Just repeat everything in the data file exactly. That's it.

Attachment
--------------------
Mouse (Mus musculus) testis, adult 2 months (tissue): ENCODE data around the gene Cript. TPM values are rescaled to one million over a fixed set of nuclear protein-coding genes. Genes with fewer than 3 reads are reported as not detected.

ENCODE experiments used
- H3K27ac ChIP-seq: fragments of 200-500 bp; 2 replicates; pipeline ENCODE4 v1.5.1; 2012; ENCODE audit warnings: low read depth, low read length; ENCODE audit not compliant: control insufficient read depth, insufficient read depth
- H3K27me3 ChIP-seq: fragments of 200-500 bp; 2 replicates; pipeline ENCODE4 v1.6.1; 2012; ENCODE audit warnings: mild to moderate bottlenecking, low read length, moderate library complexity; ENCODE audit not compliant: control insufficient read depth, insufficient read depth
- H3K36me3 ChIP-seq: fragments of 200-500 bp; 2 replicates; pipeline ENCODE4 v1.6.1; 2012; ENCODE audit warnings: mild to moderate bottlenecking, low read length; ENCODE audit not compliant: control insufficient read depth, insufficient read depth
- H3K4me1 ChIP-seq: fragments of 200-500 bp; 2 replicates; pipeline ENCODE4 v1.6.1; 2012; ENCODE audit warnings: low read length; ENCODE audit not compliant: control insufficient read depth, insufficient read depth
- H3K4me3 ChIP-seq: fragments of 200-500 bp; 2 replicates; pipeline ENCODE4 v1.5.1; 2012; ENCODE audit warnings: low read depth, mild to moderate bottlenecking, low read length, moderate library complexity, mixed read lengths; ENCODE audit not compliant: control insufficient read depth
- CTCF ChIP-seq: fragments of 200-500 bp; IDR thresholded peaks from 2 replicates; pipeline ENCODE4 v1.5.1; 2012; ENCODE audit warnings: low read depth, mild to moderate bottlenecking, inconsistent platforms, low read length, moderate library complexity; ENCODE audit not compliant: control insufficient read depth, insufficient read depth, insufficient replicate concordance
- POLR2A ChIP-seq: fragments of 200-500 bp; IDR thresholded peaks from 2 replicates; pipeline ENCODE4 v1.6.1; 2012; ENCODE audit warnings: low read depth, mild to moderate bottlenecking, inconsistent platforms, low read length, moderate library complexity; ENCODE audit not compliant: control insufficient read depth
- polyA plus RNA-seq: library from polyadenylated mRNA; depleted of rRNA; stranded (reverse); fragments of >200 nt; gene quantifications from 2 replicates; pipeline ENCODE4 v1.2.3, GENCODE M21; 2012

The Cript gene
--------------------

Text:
Mouse (Mus musculus) testis, adult 2 months (tissue): ENCODE data around the gene Cript. TPM values are rescaled to one million over a fixed set of nuclear protein-coding genes. Genes with fewer than 3 reads are reported as not detected.

ENCODE experiments used
- H3K27ac ChIP-seq: fragments of 200-500 bp; 2 replicates; pipeline ENCODE4 v1.5.1; 2012; ENCODE audit warnings: low read depth, low read length; ENCODE audit not compliant: control insufficient read depth, insufficient read depth
- H3K27me3 ChIP-seq: fragments of 200-500 bp; 2 replicates; pipeline ENCODE4 v1.6.1; 2012; ENCODE audit warnings: mild to moderate bottlenecking, low read length, moderate library complexity; ENCODE audit not compliant: control insufficient read depth, insufficient read depth
- H3K36me3 ChIP-seq: fragments of 200-500 bp; 2 replicates; pipeline ENCODE4 v1.6.1; 2012; ENCODE audit warnings: mild to moderate bottlenecking, low read length; ENCODE audit not compliant: control insufficient read depth, insufficient read depth
- H3K4me1 ChIP-seq: fragments of 200-500 bp; 2 replicates; pipeline ENCODE4 v1.6.1; 2012; ENCODE audit warnings: low read length; ENCODE audit not compliant: control insufficient read depth, insufficient read depth
- H3K4me3 ChIP-seq: fragments of 200-500 bp; 2 replicates; pipeline ENCODE4 v1.5.1; 2012; ENCODE audit warnings: low read depth, mild to moderate bottlenecking, low read length, moderate library complexity, mixed read lengths; ENCODE audit not compliant: control insufficient read depth
- CTCF ChIP-seq: fragments of 200-500 bp; IDR thresholded peaks from 2 replicates; pipeline ENCODE4 v1.5.1; 2012; ENCODE audit warnings: low read depth, mild to moderate bottlenecking, inconsistent platforms, low read length, moderate library complexity; ENCODE audit not compliant: control insufficient read depth, insufficient read depth, insufficient replicate concordance
- POLR2A ChIP-seq: fragments of 200-500 bp; IDR thresholded peaks from 2 replicates; pipeline ENCODE4 v1.6.1; 2012; ENCODE audit warnings: low read depth, mild to moderate bottlenecking, inconsistent platforms, low read length, moderate library complexity; ENCODE audit not compliant: control insufficient read depth
- polyA plus RNA-seq: library from polyadenylated mRNA; depleted of rRNA; stranded (reverse); fragments of >200 nt; gene quantifications from 2 replicates; pipeline ENCODE4 v1.2.3, GENCODE M21; 2012

The Cript gene